A Killing Disease Epidemic Among Displaced Sudanese Population Identified as Visceral Leishmaniasis.

Hdl Handle:
http://hdl.handle.net/10144/17669
Title:
A Killing Disease Epidemic Among Displaced Sudanese Population Identified as Visceral Leishmaniasis.
Authors:
de Beer, P; el Harith, A; Deng, L; Semiao-Santos, S J; Chantal, B; van Grootheest, M
Journal:
The American Journal of Tropical Medicine and Hygiene
Abstract:
A fatal disease epidemic affected the Bentiu area in southern Sudan and led to a mass migration of the Nuer tribe searching for treatment. The initially available information revealed a high mortality rate due to a possible occurrence of tuberculosis, malaria, enteric fever or visceral leishmaniasis (VL). Serological screening of 53 of the most severely affected patients in an enzyme-linked immunosorbent assay (ELISA) or an improved direct agglutination test (DAT) revealed positivity for VL. In 39 of those patients, diagnosis was confirmed by identification of Leishmania donovani amastigotes in lymph node or bone-marrow aspirates. In a total of 2714 patients observed, 1195 (44.0%) had clinical symptoms suggesting VL: DAT positive titers (1:3200-greater than or equal to 1:12800) were obtained in 654 (24.1%), of whom 325 were confirmed parasitologically. Forty-two VL cases died before or during treatment, giving a mortality rate of 6.4%. Among the intercurrent infections diagnosed in the VL population (654), respiratory involvements (31.7%) and malaria (10.7%) were most prevalent. With the exception of four (0.6%), all other VL patients (509) responded readily to sodium stibogluconate. The factors initiating the outbreak are discussed. Malnutrition and nomadic movements to potential VL endemic areas appeared to be the most important. HIV infection as a possible predisposition seemed remote considering the clinical and epidemiological similarity to VL occurring in East Africa, adequate humoral response in DAT, and immediate positive response to specific anti-Leishmania chemotherapy.
Affiliation:
Medecins Sans-Frontieres-Holland, Amersterdam, The Netherlands.
Publisher:
Published by: American Society of Tropical Medicine and Hygiene
Issue Date:
Mar-1991
URI:
http://hdl.handle.net/10144/17669
PubMed ID:
1852133
Additional Links:
http://www.ajtmh.org
Language:
en
ISSN:
0002-9637
Appears in Collections:
Leishmaniasis/Kala Azar

Full metadata record

DC FieldValue Language
dc.contributor.authorde Beer, P-
dc.contributor.authorel Harith, A-
dc.contributor.authorDeng, L-
dc.contributor.authorSemiao-Santos, S J-
dc.contributor.authorChantal, B-
dc.contributor.authorvan Grootheest, M-
dc.date.accessioned2008-02-07T11:55:17Z-
dc.date.available2008-02-07T11:55:17Z-
dc.date.issued1991-03-
dc.identifier.citationA Killing Disease Epidemic Among Displaced Sudanese Population Identified as Visceral Leishmaniasis. 1991, 44 (3):283-9 Am. J. Trop. Med. Hyg.en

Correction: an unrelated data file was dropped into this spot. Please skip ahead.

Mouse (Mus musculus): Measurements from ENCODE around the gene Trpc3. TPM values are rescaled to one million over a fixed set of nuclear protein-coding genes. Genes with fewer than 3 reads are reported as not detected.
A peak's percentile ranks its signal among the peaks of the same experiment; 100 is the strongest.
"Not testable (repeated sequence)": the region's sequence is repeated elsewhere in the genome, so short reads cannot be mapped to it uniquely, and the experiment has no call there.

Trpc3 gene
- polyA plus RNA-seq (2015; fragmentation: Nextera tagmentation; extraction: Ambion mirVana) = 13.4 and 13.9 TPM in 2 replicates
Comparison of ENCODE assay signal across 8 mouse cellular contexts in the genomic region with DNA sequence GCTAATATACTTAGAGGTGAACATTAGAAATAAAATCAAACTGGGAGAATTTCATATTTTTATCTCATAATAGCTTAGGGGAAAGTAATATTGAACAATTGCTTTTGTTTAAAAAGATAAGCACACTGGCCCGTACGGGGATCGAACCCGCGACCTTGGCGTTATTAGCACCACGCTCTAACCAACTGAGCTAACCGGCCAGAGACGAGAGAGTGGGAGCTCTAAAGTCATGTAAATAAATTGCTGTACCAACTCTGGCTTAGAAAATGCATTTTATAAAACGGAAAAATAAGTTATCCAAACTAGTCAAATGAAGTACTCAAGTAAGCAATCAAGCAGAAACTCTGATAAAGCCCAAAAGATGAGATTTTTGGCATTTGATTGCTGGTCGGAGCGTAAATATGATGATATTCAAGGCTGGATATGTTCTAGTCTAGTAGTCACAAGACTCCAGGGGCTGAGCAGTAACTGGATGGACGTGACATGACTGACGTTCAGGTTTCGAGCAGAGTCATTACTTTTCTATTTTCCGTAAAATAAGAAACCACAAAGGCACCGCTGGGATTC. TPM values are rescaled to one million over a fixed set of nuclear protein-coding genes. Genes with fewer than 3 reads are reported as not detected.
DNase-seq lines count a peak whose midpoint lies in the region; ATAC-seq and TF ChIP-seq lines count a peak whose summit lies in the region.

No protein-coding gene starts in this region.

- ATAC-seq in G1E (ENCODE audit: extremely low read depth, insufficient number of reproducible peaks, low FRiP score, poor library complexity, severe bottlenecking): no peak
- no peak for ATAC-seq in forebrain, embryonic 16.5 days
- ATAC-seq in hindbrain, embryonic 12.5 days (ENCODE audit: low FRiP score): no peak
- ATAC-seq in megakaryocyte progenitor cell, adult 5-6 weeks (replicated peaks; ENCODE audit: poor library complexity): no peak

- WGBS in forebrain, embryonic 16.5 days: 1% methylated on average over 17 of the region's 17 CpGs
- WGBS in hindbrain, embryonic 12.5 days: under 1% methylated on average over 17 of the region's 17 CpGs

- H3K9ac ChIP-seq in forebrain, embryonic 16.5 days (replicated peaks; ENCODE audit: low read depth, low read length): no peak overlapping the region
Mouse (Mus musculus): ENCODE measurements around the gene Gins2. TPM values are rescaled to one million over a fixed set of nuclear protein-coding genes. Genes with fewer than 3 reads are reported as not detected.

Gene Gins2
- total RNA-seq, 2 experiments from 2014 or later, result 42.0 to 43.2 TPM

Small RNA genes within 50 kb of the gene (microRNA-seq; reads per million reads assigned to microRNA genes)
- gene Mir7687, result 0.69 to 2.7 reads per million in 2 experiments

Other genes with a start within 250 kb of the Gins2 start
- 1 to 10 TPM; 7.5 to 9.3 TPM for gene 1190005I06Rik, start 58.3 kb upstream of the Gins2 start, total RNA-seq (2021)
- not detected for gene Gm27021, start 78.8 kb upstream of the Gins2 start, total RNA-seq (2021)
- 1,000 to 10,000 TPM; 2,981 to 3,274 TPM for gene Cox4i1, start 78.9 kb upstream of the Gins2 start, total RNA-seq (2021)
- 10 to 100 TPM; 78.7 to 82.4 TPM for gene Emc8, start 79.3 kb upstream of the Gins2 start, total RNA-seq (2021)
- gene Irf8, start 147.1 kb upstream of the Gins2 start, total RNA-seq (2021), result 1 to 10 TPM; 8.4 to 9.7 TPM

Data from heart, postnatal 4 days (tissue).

dc.identifier.issn0002-9637-
dc.identifier.pmid1852133-
dc.identifier.urihttp://hdl.handle.net/10144/17669-
dc.description.abstractA fatal disease epidemic affected the Bentiu area in southern Sudan and led to a mass migration of the Nuer tribe searching for treatment. The initially available information revealed a high mortality rate due to a possible occurrence of tuberculosis, malaria, enteric fever or visceral leishmaniasis (VL). Serological screening of 53 of the most severely affected patients in an enzyme-linked immunosorbent assay (ELISA) or an improved direct agglutination test (DAT) revealed positivity for VL. In 39 of those patients, diagnosis was confirmed by identification of Leishmania donovani amastigotes in lymph node or bone-marrow aspirates. In a total of 2714 patients observed, 1195 (44.0%) had clinical symptoms suggesting VL: DAT positive titers (1:3200-greater than or equal to 1:12800) were obtained in 654 (24.1%), of whom 325 were confirmed parasitologically. Forty-two VL cases died before or during treatment, giving a mortality rate of 6.4%. Among the intercurrent infections diagnosed in the VL population (654), respiratory involvements (31.7%) and malaria (10.7%) were most prevalent. With the exception of four (0.6%), all other VL patients (509) responded readily to sodium stibogluconate. The factors initiating the outbreak are discussed. Malnutrition and nomadic movements to potential VL endemic areas appeared to be the most important. HIV infection as a possible predisposition seemed remote considering the clinical and epidemiological similarity to VL occurring in East Africa, adequate humoral response in DAT, and immediate positive response to specific anti-Leishmania chemotherapy.en
dc.language.isoenen
dc.publisherPublished by: American Society of Tropical Medicine and Hygiene-
dc.relation.urlhttp://www.ajtmh.org-
dc.rightsArchived on this site with the kind permission of the American Society of Tropical Medicine and Hygiene, www.astmh.orgen
dc.subject.meshAdolescenten
dc.subject.meshAdulten
dc.subject.meshAge Factorsen
dc.subject.meshAgglutination Testsen
dc.subject.meshAntimony Sodium Gluconateen
dc.subject.meshChilden
dc.subject.meshDisease Outbreaksen
dc.subject.meshEnzyme-Linked Immunosorbent Assayen
dc.subject.meshFemaleen
dc.subject.meshHumansen
dc.subject.meshIncidenceen
dc.subject.meshLeishmaniasis, Visceralen
dc.subject.meshMaleen
dc.subject.meshPrevalenceen
dc.subject.meshSex Factorsen
dc.subject.meshSudanen
dc.titleA Killing Disease Epidemic Among Displaced Sudanese Population Identified as Visceral Leishmaniasis.en
dc.contributor.departmentMedecins Sans-Frontieres-Holland, Amersterdam, The Netherlands.en
dc.identifier.journalThe American Journal of Tropical Medicine and Hygieneen

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